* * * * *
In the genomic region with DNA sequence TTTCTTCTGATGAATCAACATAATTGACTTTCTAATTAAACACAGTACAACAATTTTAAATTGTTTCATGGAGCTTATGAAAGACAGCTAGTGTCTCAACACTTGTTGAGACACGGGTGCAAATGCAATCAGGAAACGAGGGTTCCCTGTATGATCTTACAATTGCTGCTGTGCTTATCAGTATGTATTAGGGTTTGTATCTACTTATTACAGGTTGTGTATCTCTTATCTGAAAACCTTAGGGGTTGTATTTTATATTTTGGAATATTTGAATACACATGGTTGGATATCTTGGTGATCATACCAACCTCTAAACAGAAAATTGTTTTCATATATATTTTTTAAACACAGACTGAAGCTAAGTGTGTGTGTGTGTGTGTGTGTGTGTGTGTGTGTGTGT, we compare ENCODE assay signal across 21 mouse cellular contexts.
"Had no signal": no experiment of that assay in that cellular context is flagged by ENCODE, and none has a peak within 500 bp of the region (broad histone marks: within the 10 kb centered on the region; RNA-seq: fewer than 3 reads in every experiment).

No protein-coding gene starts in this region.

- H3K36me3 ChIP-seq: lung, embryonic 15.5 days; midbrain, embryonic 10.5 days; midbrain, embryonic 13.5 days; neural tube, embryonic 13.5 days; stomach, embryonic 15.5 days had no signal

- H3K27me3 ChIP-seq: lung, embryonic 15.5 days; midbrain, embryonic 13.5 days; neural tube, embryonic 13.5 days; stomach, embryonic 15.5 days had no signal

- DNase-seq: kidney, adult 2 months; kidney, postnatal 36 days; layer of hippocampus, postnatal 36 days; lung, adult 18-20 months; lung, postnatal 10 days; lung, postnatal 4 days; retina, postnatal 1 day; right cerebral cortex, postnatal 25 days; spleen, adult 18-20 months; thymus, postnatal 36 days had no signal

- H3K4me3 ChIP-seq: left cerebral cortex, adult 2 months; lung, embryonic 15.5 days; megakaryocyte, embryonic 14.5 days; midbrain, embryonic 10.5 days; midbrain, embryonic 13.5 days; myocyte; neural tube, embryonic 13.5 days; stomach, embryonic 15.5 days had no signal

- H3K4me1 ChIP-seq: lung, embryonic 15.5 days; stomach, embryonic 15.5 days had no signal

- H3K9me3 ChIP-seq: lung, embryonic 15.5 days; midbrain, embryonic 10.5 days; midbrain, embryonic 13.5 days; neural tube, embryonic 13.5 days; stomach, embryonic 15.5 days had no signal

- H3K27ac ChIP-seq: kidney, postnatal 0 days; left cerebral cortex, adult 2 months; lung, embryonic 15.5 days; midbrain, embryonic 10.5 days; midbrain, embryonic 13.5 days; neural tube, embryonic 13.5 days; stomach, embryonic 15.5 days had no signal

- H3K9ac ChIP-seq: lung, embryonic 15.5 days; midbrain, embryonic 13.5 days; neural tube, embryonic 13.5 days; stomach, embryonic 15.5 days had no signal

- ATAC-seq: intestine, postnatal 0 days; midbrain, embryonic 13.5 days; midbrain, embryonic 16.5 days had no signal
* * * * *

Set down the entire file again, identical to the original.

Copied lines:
In the genomic region with DNA sequence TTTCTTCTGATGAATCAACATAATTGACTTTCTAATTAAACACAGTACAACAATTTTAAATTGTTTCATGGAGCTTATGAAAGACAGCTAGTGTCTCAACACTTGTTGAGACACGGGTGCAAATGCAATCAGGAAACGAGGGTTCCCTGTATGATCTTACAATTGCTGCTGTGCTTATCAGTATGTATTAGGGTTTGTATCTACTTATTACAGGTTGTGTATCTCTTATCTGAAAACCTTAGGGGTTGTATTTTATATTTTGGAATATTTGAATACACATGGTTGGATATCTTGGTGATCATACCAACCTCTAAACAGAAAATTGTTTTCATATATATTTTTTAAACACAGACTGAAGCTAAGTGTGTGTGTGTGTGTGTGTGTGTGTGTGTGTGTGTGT, we compare ENCODE assay signal across 21 mouse cellular contexts.
"Had no signal": no experiment of that assay in that cellular context is flagged by ENCODE, and none has a peak within 500 bp of the region (broad histone marks: within the 10 kb centered on the region; RNA-seq: fewer than 3 reads in every experiment).

No protein-coding gene starts in this region.

- H3K36me3 ChIP-seq: lung, embryonic 15.5 days; midbrain, embryonic 10.5 days; midbrain, embryonic 13.5 days; neural tube, embryonic 13.5 days; stomach, embryonic 15.5 days had no signal

- H3K27me3 ChIP-seq: lung, embryonic 15.5 days; midbrain, embryonic 13.5 days; neural tube, embryonic 13.5 days; stomach, embryonic 15.5 days had no signal

- DNase-seq: kidney, adult 2 months; kidney, postnatal 36 days; layer of hippocampus, postnatal 36 days; lung, adult 18-20 months; lung, postnatal 10 days; lung, postnatal 4 days; retina, postnatal 1 day; right cerebral cortex, postnatal 25 days; spleen, adult 18-20 months; thymus, postnatal 36 days had no signal

- H3K4me3 ChIP-seq: left cerebral cortex, adult 2 months; lung, embryonic 15.5 days; megakaryocyte, embryonic 14.5 days; midbrain, embryonic 10.5 days; midbrain, embryonic 13.5 days; myocyte; neural tube, embryonic 13.5 days; stomach, embryonic 15.5 days had no signal

- H3K4me1 ChIP-seq: lung, embryonic 15.5 days; stomach, embryonic 15.5 days had no signal

- H3K9me3 ChIP-seq: lung, embryonic 15.5 days; midbrain, embryonic 10.5 days; midbrain, embryonic 13.5 days; neural tube, embryonic 13.5 days; stomach, embryonic 15.5 days had no signal

- H3K27ac ChIP-seq: kidney, postnatal 0 days; left cerebral cortex, adult 2 months; lung, embryonic 15.5 days; midbrain, embryonic 10.5 days; midbrain, embryonic 13.5 days; neural tube, embryonic 13.5 days; stomach, embryonic 15.5 days had no signal

- H3K9ac ChIP-seq: lung, embryonic 15.5 days; midbrain, embryonic 13.5 days; neural tube, embryonic 13.5 days; stomach, embryonic 15.5 days had no signal

- ATAC-seq: intestine, postnatal 0 days; midbrain, embryonic 13.5 days; midbrain, embryonic 16.5 days had no signal